The critically acclaimed non-fiction novel, The Boys in Boat by Daniel James Brown, celebrates the 1936 U.S. men’s Olympic eight-oar rowing team – nine working class boys from the Pacific Northwest who stormed the rowing world, transformed the sport, and galvanized the attention of millions of Americans. Join us for an explanation of the book’s genesis and stories from the daughter of Joe Rantz, one of those working class boys who made history.
This presentation will begin with a little history on how the book was “born” and covers some of the process involved in its writing. Willman will take a brief biographical look at each of the boys and includes both a reading from the book and film footage of the actual Olympic race taken from Leni Riefenstahl’s period documentary movie Olympia. Our speaker’s presentation will then look at what Joe Rantz was like as a father, touches on his later life, and then probes the question of why the book has had such an impact on those who read it. A slideshow of historical pictures accompanies the talk.
About the Speaker:
Judy Rantz Willman is the daughter of Joe Rantz. She grew up in Lake Forest Park, Washington, and graduated from the University of Washington with a Bachelor of Science degree in Home Economics Education. She and her husband, Ray, live on five acres outside of Redmond accompanied by two horses and two cats. They have two adult children and four grandchildren.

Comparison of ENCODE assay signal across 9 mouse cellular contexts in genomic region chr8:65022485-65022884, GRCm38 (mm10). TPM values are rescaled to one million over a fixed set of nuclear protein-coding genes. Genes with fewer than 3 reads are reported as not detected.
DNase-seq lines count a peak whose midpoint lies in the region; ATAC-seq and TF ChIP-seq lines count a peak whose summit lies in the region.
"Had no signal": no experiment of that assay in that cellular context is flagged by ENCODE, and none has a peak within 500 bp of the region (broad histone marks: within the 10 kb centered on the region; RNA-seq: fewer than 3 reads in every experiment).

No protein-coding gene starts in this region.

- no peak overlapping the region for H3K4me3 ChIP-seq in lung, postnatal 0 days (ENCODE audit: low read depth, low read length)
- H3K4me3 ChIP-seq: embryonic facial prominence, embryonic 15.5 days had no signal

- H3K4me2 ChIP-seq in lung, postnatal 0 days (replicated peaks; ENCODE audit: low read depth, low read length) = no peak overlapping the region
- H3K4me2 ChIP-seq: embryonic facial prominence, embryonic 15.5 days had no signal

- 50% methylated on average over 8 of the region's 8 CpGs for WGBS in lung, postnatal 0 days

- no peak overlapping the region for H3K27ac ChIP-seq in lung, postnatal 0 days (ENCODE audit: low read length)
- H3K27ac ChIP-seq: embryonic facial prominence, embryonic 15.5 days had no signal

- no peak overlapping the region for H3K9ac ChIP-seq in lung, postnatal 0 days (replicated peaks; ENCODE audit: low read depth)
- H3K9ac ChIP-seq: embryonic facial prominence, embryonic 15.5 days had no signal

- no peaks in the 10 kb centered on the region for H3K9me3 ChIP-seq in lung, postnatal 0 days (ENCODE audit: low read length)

Judy sings in the choir at Washington Cathedral in Redmond, Washington, and is a member of the adult drama group. She writes short stories and essays and has been published several times in national magazines. She also won awards in international writing competitions.
Judy will happily autograph any books brought to the event by audience members.
Ability Accommodation Information
This event provides the following accommodations:
- Handicap Accessible
About History Pub
Join us for beer and history, sponsored by the Oregon Historical Society, Holy Names Heritage Center, and McMenamins, in which you'll hear lively local or regional history while you enjoy a frosty pint or two of handcrafted ale.